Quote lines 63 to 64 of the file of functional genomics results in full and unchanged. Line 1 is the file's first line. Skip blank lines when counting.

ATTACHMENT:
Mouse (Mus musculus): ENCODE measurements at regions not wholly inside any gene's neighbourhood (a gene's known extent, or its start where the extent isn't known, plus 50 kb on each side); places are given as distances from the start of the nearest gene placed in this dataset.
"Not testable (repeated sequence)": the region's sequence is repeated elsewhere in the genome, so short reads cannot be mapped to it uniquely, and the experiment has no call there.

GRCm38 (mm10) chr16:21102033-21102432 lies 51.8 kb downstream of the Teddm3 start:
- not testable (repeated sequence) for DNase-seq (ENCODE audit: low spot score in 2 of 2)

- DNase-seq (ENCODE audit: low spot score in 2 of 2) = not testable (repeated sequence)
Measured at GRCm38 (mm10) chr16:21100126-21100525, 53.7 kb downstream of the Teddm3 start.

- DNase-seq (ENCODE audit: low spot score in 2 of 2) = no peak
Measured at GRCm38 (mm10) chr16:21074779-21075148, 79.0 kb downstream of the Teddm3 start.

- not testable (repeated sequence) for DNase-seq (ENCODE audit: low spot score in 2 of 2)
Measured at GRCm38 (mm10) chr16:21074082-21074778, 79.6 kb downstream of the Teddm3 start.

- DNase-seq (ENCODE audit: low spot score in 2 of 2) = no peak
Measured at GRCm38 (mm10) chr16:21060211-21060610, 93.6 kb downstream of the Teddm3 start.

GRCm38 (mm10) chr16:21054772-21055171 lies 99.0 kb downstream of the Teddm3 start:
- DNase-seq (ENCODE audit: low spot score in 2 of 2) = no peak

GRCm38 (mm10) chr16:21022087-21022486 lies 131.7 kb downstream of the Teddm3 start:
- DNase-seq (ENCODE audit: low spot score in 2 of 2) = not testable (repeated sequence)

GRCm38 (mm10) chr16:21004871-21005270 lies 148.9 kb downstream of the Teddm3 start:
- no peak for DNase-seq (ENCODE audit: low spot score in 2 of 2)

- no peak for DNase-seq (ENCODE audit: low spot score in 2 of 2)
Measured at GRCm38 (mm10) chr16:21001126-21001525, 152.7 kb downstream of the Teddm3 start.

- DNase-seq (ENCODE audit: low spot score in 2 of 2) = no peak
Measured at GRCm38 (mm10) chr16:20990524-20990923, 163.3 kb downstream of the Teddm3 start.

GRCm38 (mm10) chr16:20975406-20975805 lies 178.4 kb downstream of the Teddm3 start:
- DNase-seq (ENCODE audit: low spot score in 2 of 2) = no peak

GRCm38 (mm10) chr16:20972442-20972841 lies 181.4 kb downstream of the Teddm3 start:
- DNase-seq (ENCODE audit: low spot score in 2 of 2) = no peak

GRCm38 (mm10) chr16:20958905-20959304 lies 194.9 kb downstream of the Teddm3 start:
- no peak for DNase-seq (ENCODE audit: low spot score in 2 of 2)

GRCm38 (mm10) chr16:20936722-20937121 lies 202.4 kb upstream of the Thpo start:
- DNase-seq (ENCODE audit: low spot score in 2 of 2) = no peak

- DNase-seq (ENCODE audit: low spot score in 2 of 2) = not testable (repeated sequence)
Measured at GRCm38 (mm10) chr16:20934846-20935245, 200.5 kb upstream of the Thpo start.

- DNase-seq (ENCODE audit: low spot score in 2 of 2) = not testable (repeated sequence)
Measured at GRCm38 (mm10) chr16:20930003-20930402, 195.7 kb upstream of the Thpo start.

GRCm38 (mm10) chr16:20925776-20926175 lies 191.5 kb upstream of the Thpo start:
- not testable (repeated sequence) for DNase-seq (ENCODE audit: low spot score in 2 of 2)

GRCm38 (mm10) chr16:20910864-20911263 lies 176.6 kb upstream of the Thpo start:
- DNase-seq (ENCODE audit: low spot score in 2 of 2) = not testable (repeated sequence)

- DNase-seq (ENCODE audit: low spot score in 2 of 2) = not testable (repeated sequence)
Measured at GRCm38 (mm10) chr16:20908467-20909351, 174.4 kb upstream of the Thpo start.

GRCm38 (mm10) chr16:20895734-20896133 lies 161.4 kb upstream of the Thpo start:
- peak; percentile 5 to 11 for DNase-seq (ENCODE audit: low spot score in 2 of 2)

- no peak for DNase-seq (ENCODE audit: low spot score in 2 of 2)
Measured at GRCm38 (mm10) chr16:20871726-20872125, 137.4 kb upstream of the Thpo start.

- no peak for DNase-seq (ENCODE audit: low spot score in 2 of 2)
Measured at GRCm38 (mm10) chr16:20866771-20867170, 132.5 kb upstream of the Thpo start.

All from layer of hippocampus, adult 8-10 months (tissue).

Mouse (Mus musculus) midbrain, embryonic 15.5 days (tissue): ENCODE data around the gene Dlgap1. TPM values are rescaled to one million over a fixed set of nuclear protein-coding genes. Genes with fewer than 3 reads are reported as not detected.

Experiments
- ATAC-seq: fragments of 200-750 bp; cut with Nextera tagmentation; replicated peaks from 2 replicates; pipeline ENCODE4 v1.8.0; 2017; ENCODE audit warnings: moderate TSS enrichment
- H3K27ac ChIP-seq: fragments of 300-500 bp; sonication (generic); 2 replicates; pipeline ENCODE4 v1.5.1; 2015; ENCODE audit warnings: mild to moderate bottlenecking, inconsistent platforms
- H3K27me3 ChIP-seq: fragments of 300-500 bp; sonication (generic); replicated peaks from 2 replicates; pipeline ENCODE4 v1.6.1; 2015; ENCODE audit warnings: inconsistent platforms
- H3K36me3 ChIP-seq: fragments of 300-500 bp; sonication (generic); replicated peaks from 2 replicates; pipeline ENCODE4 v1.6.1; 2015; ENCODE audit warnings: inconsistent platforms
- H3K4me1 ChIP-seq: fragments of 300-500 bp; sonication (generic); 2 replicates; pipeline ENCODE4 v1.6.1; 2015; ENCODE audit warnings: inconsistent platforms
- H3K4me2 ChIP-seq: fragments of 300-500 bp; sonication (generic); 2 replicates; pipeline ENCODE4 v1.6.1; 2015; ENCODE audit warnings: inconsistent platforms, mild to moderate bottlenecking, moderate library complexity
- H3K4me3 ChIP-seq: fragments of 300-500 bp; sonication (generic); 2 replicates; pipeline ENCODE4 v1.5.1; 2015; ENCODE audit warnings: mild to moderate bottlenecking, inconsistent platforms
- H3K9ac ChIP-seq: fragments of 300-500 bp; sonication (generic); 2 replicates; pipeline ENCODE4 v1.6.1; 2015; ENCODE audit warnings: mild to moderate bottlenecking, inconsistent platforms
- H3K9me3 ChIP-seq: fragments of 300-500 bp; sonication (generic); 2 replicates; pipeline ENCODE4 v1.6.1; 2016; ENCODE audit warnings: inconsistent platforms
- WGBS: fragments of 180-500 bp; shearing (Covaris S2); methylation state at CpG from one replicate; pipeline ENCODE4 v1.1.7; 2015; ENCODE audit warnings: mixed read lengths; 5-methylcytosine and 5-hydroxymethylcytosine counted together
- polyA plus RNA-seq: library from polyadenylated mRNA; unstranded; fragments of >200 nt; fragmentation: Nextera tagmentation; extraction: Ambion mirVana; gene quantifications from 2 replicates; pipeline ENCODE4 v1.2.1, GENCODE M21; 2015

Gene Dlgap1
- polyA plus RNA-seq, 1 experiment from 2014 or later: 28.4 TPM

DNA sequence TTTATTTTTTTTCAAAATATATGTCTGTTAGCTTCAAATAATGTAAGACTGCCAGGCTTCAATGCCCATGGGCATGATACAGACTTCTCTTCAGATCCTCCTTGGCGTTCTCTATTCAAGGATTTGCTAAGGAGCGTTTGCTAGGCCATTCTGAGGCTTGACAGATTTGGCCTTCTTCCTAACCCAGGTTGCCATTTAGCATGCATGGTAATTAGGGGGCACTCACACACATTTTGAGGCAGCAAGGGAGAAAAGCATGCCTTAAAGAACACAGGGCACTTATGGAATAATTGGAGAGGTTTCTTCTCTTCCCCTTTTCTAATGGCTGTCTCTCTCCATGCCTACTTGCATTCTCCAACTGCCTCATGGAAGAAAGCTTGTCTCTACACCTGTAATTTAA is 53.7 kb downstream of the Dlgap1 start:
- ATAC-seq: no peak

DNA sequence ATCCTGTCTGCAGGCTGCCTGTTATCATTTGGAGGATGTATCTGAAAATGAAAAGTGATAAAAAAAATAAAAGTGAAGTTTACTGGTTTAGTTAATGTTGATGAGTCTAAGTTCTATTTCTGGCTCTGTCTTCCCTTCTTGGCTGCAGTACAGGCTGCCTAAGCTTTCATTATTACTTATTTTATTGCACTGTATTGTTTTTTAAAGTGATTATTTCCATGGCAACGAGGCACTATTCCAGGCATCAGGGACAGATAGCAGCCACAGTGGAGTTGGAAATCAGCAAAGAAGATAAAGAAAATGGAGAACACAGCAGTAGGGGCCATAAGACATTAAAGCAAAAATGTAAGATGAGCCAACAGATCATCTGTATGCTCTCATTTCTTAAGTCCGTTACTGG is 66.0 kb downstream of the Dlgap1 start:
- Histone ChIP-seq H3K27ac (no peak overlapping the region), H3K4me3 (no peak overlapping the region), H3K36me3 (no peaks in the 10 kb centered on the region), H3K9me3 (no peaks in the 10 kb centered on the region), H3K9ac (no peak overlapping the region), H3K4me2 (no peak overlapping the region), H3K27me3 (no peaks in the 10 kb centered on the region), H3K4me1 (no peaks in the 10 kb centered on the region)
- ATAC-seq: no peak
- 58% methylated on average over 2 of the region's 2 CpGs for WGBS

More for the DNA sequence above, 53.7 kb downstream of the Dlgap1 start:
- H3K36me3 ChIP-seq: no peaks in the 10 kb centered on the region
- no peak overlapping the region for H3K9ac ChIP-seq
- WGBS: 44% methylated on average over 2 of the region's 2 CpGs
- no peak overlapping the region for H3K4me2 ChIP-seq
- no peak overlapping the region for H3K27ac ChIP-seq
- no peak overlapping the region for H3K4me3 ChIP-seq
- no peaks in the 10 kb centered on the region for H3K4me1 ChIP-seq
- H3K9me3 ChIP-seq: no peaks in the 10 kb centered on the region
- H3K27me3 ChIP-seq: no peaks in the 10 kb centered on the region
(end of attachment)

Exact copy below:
DNA sequence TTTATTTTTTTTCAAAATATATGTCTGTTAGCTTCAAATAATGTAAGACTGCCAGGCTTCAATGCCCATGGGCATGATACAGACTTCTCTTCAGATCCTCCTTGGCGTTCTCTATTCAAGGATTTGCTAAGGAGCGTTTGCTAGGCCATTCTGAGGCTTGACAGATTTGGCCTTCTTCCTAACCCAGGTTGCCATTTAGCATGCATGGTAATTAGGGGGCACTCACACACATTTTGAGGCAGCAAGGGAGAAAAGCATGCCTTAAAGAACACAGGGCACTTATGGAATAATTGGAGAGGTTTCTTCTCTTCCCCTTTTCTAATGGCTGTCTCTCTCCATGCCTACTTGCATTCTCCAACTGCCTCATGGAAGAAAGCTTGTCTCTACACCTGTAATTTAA is 53.7 kb downstream of the Dlgap1 start:
- ATAC-seq: no peak